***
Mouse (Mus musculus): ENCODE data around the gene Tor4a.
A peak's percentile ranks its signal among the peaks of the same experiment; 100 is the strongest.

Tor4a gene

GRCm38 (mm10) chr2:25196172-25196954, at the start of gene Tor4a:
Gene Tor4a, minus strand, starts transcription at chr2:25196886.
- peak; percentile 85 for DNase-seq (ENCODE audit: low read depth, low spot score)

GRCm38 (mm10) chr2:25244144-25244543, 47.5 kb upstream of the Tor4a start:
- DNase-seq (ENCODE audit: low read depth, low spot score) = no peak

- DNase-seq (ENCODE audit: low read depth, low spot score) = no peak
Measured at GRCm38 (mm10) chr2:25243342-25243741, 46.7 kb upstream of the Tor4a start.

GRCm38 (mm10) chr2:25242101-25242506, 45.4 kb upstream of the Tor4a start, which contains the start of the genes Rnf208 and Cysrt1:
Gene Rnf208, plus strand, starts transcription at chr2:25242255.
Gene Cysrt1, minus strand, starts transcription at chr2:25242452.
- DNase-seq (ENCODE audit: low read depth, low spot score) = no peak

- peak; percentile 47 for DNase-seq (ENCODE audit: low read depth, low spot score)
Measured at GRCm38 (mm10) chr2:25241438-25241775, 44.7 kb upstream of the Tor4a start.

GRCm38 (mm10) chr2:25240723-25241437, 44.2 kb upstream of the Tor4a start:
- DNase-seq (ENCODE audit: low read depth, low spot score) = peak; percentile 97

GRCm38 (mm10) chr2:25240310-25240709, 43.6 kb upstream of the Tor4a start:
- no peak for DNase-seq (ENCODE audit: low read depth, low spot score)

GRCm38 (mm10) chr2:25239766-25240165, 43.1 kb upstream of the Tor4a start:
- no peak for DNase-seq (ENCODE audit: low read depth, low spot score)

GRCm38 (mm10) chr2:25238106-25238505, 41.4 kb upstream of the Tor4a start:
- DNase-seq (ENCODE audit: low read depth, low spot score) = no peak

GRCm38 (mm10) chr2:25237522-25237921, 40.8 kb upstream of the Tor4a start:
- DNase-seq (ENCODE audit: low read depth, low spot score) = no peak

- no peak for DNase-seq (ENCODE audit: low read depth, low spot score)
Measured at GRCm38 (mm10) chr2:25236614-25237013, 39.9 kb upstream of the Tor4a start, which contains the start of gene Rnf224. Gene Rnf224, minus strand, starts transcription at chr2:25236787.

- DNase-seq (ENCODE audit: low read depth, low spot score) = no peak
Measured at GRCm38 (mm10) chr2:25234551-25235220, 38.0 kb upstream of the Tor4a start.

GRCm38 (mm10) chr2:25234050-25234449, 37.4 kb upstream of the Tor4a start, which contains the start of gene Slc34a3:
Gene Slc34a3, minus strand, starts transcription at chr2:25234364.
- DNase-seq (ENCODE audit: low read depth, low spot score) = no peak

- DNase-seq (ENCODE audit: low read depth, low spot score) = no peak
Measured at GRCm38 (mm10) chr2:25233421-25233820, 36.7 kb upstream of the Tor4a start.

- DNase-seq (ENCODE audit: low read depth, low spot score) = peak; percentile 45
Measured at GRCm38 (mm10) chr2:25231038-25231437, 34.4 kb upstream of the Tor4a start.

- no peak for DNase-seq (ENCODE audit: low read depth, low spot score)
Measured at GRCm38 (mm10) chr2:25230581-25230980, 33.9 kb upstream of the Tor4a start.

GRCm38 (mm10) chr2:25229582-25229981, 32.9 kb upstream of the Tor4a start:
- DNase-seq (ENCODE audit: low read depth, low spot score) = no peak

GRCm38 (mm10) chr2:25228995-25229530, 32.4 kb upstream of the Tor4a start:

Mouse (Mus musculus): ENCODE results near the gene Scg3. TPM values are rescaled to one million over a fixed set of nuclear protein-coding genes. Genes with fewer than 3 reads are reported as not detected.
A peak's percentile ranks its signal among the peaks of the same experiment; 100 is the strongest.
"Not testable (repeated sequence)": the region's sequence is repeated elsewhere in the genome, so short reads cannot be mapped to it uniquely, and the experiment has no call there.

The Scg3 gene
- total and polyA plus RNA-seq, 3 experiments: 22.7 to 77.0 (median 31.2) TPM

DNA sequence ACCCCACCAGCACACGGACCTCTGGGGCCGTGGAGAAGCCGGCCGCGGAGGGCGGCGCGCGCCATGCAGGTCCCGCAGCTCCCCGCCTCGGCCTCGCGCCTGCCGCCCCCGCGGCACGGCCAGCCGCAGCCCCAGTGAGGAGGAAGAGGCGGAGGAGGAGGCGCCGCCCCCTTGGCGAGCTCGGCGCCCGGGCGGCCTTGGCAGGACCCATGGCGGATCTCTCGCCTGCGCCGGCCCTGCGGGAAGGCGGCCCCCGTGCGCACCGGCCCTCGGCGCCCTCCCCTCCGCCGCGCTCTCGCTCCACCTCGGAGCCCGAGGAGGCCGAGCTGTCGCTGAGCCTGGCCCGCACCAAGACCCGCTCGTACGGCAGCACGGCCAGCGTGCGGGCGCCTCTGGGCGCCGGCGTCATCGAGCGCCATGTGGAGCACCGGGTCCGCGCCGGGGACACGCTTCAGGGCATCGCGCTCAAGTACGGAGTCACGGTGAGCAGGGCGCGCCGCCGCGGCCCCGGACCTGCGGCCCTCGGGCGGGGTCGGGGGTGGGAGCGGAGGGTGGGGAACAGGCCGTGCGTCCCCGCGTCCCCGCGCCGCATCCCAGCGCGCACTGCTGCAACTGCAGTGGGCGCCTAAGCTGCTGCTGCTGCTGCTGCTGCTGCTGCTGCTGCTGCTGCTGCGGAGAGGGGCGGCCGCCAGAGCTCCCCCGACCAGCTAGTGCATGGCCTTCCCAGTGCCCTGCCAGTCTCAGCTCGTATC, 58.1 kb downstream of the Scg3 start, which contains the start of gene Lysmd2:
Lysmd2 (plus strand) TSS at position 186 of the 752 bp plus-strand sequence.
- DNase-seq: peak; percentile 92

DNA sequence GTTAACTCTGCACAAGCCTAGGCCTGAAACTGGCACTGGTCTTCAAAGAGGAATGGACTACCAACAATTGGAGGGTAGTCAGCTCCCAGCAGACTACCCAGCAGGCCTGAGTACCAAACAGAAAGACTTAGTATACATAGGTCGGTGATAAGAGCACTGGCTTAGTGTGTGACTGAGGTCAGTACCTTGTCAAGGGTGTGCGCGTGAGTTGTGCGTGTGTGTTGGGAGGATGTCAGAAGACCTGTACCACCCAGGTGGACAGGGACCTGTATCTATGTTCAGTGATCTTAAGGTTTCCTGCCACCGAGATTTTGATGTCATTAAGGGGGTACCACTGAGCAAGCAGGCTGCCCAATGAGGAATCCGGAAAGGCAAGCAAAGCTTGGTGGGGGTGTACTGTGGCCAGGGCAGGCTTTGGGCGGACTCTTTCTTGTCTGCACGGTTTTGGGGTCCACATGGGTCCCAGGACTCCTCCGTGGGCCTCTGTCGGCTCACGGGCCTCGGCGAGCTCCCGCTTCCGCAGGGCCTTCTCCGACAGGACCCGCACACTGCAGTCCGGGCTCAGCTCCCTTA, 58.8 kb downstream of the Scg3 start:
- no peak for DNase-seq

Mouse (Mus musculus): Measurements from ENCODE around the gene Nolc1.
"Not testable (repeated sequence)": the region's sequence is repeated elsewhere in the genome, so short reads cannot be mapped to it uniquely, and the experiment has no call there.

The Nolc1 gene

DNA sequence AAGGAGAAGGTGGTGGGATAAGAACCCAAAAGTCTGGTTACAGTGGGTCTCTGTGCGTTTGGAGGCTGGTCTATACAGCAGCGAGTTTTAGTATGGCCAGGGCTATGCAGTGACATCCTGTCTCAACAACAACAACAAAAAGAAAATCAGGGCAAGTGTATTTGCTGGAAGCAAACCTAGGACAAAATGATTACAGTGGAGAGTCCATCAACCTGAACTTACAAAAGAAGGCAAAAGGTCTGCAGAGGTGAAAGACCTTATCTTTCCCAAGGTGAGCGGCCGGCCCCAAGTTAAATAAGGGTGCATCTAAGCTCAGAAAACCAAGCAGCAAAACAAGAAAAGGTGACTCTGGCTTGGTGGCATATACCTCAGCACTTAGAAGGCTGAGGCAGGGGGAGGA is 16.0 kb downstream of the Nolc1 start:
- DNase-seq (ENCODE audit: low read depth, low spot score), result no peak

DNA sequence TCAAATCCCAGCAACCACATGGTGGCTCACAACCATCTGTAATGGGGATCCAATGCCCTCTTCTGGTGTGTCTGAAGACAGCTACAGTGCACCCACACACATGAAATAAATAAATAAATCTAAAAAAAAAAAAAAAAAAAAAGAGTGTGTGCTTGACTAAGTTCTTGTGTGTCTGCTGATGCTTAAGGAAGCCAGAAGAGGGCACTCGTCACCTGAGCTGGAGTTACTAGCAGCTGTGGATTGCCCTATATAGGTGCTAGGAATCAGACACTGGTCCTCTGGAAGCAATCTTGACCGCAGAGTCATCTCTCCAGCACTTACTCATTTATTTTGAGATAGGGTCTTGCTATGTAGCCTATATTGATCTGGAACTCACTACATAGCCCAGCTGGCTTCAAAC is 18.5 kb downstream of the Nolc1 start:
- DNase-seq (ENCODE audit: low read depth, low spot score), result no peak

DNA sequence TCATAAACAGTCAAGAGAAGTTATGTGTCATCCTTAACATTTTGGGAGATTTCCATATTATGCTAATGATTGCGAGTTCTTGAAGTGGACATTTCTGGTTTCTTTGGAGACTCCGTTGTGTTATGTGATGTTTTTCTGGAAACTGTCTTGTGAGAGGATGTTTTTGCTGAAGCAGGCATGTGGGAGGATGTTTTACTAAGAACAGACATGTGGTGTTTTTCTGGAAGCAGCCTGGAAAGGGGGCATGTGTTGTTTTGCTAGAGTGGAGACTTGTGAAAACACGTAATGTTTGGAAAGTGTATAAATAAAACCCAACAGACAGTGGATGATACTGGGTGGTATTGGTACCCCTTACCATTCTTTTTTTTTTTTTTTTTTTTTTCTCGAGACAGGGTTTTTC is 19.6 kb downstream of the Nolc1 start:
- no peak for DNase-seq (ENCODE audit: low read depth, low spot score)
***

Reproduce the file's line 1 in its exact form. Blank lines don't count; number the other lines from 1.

Mouse (Mus musculus): ENCODE data around the gene Tor4a.